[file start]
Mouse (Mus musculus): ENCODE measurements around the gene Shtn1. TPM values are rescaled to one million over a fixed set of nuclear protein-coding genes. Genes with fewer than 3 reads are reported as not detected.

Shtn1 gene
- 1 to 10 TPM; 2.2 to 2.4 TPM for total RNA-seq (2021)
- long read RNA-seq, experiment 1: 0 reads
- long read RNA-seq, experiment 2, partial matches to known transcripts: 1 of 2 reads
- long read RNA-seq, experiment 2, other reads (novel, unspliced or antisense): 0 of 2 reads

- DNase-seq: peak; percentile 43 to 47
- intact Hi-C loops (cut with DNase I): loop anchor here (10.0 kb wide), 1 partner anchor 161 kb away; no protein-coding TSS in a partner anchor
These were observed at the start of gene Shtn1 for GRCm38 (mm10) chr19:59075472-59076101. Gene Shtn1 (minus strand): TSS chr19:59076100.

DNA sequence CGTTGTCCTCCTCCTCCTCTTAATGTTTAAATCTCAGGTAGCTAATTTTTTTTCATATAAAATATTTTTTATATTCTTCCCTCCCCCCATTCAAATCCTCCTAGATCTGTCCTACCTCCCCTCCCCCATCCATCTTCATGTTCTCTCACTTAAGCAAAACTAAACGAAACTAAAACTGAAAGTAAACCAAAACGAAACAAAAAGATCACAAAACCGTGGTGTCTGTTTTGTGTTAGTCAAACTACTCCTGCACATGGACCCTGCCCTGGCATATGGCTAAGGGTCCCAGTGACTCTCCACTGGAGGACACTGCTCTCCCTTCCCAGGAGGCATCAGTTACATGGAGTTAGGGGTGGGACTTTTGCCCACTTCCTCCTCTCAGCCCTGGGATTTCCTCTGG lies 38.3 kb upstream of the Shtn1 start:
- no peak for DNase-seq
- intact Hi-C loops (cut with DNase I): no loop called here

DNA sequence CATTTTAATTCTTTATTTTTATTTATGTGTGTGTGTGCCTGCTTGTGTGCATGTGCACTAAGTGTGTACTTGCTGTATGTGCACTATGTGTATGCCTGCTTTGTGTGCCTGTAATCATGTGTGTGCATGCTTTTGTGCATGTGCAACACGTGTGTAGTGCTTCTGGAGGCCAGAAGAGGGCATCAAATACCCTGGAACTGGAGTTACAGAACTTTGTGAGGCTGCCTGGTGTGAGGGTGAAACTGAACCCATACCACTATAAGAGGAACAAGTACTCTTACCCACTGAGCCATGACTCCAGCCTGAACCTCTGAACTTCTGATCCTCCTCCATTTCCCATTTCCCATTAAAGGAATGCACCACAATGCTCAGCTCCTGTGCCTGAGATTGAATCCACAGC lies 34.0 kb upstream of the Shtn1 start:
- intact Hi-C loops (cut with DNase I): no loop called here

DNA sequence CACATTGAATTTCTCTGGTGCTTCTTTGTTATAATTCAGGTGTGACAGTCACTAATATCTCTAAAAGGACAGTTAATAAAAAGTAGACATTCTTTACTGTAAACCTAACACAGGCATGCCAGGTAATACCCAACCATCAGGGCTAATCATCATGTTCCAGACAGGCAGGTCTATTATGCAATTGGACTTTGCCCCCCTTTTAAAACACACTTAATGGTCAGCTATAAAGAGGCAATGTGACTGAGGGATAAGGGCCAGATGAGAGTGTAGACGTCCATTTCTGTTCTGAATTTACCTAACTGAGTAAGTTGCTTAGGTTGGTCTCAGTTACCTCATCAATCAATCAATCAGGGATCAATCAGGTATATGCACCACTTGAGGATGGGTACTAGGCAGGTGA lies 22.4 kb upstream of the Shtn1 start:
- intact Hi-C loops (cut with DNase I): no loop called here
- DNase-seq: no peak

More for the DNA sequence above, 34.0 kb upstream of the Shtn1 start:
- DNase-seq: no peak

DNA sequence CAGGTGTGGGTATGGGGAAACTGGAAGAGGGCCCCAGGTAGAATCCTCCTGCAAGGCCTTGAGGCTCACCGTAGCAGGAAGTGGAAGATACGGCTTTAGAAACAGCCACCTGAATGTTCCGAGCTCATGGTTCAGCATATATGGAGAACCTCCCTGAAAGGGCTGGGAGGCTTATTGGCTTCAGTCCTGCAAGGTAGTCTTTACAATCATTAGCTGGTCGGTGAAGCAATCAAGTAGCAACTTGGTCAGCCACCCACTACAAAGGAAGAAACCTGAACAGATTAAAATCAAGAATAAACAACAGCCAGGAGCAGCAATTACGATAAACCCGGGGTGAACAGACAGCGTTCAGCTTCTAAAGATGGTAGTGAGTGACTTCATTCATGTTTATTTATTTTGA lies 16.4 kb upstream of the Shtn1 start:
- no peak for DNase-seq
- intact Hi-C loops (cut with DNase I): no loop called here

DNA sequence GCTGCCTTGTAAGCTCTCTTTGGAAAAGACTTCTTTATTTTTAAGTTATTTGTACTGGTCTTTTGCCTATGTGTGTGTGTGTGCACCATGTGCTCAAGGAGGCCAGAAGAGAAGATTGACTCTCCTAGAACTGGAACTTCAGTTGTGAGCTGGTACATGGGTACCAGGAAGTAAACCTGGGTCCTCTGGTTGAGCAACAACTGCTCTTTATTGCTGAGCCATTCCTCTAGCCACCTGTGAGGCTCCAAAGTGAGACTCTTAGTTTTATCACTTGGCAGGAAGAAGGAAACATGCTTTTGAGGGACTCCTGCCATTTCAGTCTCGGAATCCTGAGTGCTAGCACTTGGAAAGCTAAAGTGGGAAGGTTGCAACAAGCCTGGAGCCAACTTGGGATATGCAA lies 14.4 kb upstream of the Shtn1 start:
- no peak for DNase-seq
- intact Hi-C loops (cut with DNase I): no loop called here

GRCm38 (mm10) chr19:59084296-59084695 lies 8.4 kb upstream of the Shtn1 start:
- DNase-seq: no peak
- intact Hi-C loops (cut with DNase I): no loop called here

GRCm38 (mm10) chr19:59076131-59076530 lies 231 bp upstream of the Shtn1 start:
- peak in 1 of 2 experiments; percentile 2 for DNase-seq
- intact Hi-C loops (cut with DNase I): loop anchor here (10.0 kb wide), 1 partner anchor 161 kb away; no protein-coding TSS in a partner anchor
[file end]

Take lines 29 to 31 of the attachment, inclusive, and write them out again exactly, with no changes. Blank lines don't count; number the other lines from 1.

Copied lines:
GRCm38 (mm10) chr19:59076131-59076530 lies 231 bp upstream of the Shtn1 start:
- peak in 1 of 2 experiments; percentile 2 for DNase-seq
- intact Hi-C loops (cut with DNase I): loop anchor here (10.0 kb wide), 1 partner anchor 161 kb away; no protein-coding TSS in a partner anchor